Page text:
The NIR echelle spectrograph GIANO-B at the Telescopio Nazionale Galileo is equipped with a fully automated online DRS: part of this pipeline is the GOFIO reduction software, that processes all the observed data, from the calibrations to the nodding or stare images. GOFIO reduction process includes bad pixel and cosmic removal, flat-field and blaze correction, optimal extraction, wavelength calibration, nodding or stare group processing. An offline version of GOFIO will allow the users to adapt the reduction to their needs, and to compute the radial velocity using telluric lines as a reference system. GIANO-B may be used simultaneously with HARPS-N in the GIARPS observing mode to obtain high-resolution spectra in a wide wavelength range (383-2450 nm) with a single acquisition. In this framework, GOFIO, as part of the online DRS, provides fast and reliable data reduction during the night, in order to compare the infrared and visible observations on the fly.
The Multi-AO Imaging Camera for Deep Observations (MICADO), a first light instrument for the 39 m European Extremely Large Telescope (E-ELT), is being designed and optimized to work with the Multi-Conjugate Adaptive Optics (MCAO) module MAORY (0.8-2.5 μm). The current concept of the MICADO instrument consists of a structural cryostat (2.1 m diameter and 2 m height) with the wavefront sensor (WFS) on top. The cryostat is mounted via its central flange with a direct interface to a large 2.5-m-diameter high-precision bearing, which rotates the entire camera (plus wavefront sensor) assembly to allow for image derotation without individually moving optical elements. The whole assembly is suspended at 3.6 m above the E-ELT Nasmyth platform by a Hexapod-type support structure. We describe the design of the MICADO derotator, a key mechanism that must precisely rotate the cryostat/SCAO-WFS assembly around its optical axis with an angular positioning accuracy better than 10 arcsec, in order to compensate the field rotation due to the alt-azimuth mount of the E-ELT. Special attention is being given to simulate the performance of the derotator during the design phase, in which both static and dynamics behaviors are being considered in parallel. The statics flexure analysis is done using a detailed Finite Element Model (FEM), while the dynamics simulation is being developed with the mathematical model of the derotator implemented in Matlab/Simulink. Finally, both aspects must be combined through a realistic end-to-end model. The experiment designed to prove the current concept of the MICADO derotator is also presented in this work.
GIARPS (GIAno and haRPS) is a project devoted to have on the same focal station of the Telescopio Nazionale Galileo (TNG) both the high resolution spectrographs HARPS-N (VIS) and GIANO (NIR) working simultaneously. This could be considered the first and unique worldwide instrument providing cross-dispersed echelle spectroscopy at a high resolution (R=115,000 in the visual and R=50,000 in the IR) and over in a wide spectral range (0.383 - 2.45 μm) in a single exposure. The science case is very broad, given the versatility of such an instrument and the large wavelength range. A number of outstanding science cases encompassing mainly extra-solar planet science starting from rocky planet search and hot Jupiters, atmosphere characterization can be considered. Furthermore both instrument can measure high precision radial velocity by means the simultaneous thorium technique (HARPS - N) and absorbing cell technique (GIANO) in a single exposure. Other science cases are also possible. Young stars and proto- planetary disks, cool stars and stellar populations, moving minor bodies in the solar system, bursting young stellar objects, cataclysmic variables and X-ray binary transients in our Galaxy, supernovae up to gamma-ray bursts in the very distant and young Universe, can take advantage of the unicity of this facility both in terms of contemporaneous wide wavelength range and high resolution spectroscopy.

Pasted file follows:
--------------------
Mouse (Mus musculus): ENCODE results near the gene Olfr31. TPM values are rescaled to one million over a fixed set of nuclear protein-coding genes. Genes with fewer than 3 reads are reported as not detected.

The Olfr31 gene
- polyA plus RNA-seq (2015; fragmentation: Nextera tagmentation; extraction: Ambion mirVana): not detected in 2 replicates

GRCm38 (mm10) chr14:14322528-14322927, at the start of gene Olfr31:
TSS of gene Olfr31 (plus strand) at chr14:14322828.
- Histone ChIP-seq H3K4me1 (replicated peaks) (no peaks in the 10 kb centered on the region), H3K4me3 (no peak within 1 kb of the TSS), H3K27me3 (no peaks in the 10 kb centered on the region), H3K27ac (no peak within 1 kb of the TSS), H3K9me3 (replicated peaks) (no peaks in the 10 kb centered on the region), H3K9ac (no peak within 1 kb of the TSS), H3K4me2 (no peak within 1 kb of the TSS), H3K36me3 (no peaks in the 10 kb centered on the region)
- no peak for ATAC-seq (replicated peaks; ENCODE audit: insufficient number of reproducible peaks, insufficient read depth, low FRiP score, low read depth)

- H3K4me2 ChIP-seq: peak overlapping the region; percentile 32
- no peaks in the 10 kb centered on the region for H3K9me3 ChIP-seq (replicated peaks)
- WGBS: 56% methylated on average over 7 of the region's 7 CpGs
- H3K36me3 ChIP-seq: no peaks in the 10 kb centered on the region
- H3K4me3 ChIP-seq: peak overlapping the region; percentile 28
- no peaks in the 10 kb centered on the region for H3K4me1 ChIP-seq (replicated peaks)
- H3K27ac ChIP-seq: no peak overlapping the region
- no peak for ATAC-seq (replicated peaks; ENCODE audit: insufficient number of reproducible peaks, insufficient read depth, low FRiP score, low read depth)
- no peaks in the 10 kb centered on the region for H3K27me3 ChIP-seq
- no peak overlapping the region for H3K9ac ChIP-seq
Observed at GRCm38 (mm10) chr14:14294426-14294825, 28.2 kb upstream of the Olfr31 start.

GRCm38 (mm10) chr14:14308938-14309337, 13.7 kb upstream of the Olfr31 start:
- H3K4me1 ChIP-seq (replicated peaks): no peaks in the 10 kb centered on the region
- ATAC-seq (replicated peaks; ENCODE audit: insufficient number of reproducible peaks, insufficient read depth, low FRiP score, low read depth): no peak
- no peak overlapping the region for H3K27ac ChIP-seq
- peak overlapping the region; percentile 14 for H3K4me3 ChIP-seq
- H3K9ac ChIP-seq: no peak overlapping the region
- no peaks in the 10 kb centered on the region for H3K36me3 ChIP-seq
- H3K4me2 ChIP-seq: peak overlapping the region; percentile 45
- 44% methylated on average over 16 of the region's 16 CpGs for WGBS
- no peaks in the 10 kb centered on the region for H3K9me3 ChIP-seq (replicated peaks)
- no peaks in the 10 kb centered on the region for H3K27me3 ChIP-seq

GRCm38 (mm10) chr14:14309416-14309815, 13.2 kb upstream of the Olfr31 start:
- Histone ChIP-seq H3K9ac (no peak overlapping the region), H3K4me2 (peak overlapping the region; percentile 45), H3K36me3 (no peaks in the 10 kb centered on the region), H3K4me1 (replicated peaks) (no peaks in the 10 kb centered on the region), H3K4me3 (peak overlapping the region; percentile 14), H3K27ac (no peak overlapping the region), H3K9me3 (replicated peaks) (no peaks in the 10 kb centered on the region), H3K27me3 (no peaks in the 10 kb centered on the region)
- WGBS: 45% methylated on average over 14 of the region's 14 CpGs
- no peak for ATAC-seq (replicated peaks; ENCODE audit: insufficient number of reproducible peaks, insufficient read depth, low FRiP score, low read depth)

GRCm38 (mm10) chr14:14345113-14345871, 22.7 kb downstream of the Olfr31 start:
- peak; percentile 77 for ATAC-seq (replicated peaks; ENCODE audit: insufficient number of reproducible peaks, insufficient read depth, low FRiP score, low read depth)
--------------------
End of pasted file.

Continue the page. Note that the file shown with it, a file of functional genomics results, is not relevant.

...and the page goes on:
Usually observational astronomy is based on direction and intensity of radiation considered as a function of wavelength
and time. Despite the polarisation degree of radiation provides information about asymmetry, anisotropy and magnetic
fields within the radiative source or in the medium along the line of sight, it is commonly ignored. Because of the
importance of high resolution spectropolarimetry to study a large series of phenomena related to the interaction of
radiation with matter, as in stellar atmospheres or more generally stellar envelopes, we designed and built a dual beam